With over 32 million girls out of schools worldwide, there are many ways in which girl’s education can be promoted – a new website offers at least 17 examples of how to do so, Education International reports.
From 2014 -2016 the United Nations Girls’ Education Initiative (UNGEI), in partnership with the Overseas Development Institute (ODI), launched the UNGEI Fund for Documentation of Good Practice in Girls’ Education and Gender Equality.
The UNGEI Fund provided technical assistance and small grants to 17 non-governmental organisations from across the globe, including Educaiton International’s (EI) affiliate in Uganda, UNATU, for the collection and identification of good practice examples in girls’ education. The result of this two-year project was the generation of a rich pool of evidence and materials – including case studies, synthesis report and a documentation guidance note.
The 17 case studies highlighted under the project found many different and creative ways in which girls’ education can be promoted. Overall, the case studies demonstrated that even small-scale programmes aimed at changing attitudes towards girls and women in the context of education, can contribute to gender equality in the wider society.
Most importantly, the case studies found that girls were enabled to aspire to professional and personal opportunities beyond school when programs engaged the boys and the community, fostered changes in attitudes and behaviors towards girls, and focused on increasing girls’ agency and self-confidence.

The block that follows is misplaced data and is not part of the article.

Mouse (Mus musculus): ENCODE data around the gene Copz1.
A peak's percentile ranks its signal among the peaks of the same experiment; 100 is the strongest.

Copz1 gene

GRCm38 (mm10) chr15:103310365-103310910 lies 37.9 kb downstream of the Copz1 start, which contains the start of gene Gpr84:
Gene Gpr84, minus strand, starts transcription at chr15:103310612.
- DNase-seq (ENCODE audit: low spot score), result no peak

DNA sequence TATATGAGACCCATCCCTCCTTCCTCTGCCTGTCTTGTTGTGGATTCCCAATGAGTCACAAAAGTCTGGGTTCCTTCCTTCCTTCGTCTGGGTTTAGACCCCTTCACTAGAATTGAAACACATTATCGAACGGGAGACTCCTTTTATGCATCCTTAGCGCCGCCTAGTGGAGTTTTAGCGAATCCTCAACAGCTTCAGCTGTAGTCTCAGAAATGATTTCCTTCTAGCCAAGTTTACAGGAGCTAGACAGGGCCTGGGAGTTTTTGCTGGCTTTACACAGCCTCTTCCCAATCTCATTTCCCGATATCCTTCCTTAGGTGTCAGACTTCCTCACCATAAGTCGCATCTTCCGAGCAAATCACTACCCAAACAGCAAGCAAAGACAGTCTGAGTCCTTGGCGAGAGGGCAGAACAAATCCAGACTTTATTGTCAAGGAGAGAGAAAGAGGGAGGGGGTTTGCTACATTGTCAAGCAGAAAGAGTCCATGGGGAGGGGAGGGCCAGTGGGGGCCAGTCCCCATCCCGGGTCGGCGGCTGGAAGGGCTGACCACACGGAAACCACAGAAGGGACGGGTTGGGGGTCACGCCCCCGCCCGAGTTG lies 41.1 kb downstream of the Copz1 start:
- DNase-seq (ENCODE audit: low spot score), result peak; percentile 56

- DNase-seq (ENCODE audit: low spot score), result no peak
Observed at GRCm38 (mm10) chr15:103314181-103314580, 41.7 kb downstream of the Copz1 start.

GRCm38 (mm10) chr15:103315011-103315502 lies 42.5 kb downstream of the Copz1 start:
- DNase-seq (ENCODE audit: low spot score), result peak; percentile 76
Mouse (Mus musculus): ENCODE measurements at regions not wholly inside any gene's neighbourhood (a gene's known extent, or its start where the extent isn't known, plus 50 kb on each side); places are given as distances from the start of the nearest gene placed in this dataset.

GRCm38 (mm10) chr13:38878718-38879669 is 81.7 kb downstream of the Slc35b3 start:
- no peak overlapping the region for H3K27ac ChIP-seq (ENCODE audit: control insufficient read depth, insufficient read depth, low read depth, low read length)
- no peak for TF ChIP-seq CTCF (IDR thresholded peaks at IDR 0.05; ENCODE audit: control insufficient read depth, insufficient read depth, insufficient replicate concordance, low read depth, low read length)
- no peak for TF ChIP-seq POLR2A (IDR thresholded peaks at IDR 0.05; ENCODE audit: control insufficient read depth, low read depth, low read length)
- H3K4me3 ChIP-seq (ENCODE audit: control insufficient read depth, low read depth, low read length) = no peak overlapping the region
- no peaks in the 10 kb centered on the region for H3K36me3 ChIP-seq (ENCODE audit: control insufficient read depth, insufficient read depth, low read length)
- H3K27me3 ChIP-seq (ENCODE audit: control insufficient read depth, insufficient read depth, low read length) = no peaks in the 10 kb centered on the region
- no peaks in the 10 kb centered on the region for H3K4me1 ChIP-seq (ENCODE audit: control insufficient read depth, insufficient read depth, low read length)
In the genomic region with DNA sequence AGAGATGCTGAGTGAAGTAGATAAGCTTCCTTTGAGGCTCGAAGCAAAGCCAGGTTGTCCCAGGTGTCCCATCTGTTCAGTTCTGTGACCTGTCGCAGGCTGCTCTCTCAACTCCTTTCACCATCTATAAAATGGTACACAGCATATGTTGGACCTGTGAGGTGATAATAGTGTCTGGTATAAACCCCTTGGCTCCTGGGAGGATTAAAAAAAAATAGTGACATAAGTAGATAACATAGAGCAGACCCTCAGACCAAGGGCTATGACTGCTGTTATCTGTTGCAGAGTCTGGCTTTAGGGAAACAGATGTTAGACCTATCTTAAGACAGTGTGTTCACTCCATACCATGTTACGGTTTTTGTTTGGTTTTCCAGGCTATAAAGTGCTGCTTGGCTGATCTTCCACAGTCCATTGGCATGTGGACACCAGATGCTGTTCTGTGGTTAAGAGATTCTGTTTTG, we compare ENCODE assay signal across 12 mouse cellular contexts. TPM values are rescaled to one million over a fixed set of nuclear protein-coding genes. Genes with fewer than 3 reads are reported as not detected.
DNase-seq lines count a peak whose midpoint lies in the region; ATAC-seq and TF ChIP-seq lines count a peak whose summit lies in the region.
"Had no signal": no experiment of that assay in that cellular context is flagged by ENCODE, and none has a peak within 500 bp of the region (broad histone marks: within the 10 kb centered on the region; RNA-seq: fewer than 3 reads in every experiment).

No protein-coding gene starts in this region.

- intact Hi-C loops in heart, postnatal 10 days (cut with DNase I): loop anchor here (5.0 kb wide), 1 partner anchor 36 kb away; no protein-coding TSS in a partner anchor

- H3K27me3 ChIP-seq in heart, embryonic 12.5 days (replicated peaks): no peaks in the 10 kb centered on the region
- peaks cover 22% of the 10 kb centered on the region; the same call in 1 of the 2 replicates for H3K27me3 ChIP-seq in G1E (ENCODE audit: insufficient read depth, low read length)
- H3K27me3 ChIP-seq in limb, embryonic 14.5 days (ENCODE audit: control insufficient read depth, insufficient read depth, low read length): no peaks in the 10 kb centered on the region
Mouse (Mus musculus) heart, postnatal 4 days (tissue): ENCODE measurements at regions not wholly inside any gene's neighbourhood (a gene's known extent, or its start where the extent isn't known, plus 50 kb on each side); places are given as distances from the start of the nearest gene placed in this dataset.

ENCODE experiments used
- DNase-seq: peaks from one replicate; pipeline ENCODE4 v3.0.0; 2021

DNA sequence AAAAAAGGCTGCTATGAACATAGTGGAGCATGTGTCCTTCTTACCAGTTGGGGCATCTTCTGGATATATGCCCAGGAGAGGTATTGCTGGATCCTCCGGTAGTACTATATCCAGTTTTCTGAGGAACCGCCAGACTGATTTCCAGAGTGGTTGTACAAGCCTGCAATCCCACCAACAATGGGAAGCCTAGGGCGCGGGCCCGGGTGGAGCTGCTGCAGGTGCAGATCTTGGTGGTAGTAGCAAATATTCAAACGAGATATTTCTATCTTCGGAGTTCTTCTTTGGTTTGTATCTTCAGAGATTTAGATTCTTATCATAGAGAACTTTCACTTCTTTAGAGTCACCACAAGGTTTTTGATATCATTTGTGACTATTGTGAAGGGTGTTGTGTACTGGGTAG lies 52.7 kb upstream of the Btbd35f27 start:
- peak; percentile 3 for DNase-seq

Teachers’ Action for Girls
One of the case studies selected by UNGEI is the joint initiative between UNATU, EI’s affiliate in Uganda, and CTF, the Canadian Federation of Teachers, also affiliated to EI, called Teachers’ Action for Girls (TAG). It focuses on motivating teachers and school heads to transform schools in support of the girl-child.
The overall purpose of the TAG program is to contribute toward the education of the girl-child by empowering teachers with knowledge, skills, and values to become lead actors in creating gender responsible school environments. It introduced an innovative girl-focused approach designed to advance girls’ education specifically and to challenge the impediments to girls’ success at school.
With a perspective being inherently focused on teachers, the projects’ approach to girls’ education improvement is that teacher organisations are an important partner in improving girls’ safety and success at school, because of their direct connection with teachers and school heads. The TAG project reflects this assumption in its name: Teachers’ Action for Girls.
Through the TAG approach, girls’ safety and equal opportunities at school is treated as a teacher’s professional responsibility. It put a great focus on gender equality training, using teacher-to-teacher professional development, and strengthening the teachers’ ability to make choices and act upon them. This leads to whole-school change and parental and community involvement.